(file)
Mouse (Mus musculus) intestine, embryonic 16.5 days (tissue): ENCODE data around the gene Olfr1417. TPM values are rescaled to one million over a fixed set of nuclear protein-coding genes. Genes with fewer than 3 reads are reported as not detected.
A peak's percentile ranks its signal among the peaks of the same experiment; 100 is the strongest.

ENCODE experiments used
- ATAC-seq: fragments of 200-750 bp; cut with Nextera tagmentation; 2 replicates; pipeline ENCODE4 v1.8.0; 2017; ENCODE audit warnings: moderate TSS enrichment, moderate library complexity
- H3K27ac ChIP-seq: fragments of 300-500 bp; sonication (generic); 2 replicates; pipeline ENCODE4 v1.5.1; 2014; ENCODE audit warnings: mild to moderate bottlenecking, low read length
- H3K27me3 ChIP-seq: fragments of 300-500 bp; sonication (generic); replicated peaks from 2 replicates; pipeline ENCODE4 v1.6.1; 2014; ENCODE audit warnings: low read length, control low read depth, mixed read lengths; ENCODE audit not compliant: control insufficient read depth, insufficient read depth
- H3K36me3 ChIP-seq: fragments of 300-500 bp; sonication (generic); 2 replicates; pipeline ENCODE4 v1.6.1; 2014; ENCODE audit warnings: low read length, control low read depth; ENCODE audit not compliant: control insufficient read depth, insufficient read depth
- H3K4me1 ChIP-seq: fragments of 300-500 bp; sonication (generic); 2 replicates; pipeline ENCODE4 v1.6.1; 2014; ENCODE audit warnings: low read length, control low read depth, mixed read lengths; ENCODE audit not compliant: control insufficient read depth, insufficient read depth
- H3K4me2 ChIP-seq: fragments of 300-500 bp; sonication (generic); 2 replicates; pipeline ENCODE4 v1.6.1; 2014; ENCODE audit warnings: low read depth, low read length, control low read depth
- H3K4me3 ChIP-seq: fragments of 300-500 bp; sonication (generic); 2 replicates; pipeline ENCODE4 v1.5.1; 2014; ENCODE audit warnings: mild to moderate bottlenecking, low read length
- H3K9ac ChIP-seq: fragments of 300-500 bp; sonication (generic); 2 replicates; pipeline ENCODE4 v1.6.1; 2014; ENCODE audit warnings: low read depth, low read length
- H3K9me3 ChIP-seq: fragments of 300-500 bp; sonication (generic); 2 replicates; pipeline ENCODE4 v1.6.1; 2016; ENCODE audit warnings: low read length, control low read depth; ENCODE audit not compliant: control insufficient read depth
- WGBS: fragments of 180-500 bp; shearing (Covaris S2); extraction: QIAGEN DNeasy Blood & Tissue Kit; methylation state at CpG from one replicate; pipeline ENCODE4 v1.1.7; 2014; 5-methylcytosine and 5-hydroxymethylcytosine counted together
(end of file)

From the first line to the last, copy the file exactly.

Mouse (Mus musculus) intestine, embryonic 16.5 days (tissue): ENCODE data around the gene Olfr1417. TPM values are rescaled to one million over a fixed set of nuclear protein-coding genes. Genes with fewer than 3 reads are reported as not detected.
A peak's percentile ranks its signal among the peaks of the same experiment; 100 is the strongest.

ENCODE experiments used
- ATAC-seq: fragments of 200-750 bp; cut with Nextera tagmentation; 2 replicates; pipeline ENCODE4 v1.8.0; 2017; ENCODE audit warnings: moderate TSS enrichment, moderate library complexity
- H3K27ac ChIP-seq: fragments of 300-500 bp; sonication (generic); 2 replicates; pipeline ENCODE4 v1.5.1; 2014; ENCODE audit warnings: mild to moderate bottlenecking, low read length
- H3K27me3 ChIP-seq: fragments of 300-500 bp; sonication (generic); replicated peaks from 2 replicates; pipeline ENCODE4 v1.6.1; 2014; ENCODE audit warnings: low read length, control low read depth, mixed read lengths; ENCODE audit not compliant: control insufficient read depth, insufficient read depth
- H3K36me3 ChIP-seq: fragments of 300-500 bp; sonication (generic); 2 replicates; pipeline ENCODE4 v1.6.1; 2014; ENCODE audit warnings: low read length, control low read depth; ENCODE audit not compliant: control insufficient read depth, insufficient read depth
- H3K4me1 ChIP-seq: fragments of 300-500 bp; sonication (generic); 2 replicates; pipeline ENCODE4 v1.6.1; 2014; ENCODE audit warnings: low read length, control low read depth, mixed read lengths; ENCODE audit not compliant: control insufficient read depth, insufficient read depth
- H3K4me2 ChIP-seq: fragments of 300-500 bp; sonication (generic); 2 replicates; pipeline ENCODE4 v1.6.1; 2014; ENCODE audit warnings: low read depth, low read length, control low read depth
- H3K4me3 ChIP-seq: fragments of 300-500 bp; sonication (generic); 2 replicates; pipeline ENCODE4 v1.5.1; 2014; ENCODE audit warnings: mild to moderate bottlenecking, low read length
- H3K9ac ChIP-seq: fragments of 300-500 bp; sonication (generic); 2 replicates; pipeline ENCODE4 v1.6.1; 2014; ENCODE audit warnings: low read depth, low read length
- H3K9me3 ChIP-seq: fragments of 300-500 bp; sonication (generic); 2 replicates; pipeline ENCODE4 v1.6.1; 2016; ENCODE audit warnings: low read length, control low read depth; ENCODE audit not compliant: control insufficient read depth
- WGBS: fragments of 180-500 bp; shearing (Covaris S2); extraction: QIAGEN DNeasy Blood & Tissue Kit; methylation state at CpG from one replicate; pipeline ENCODE4 v1.1.7; 2014; 5-methylcytosine and 5-hydroxymethylcytosine counted together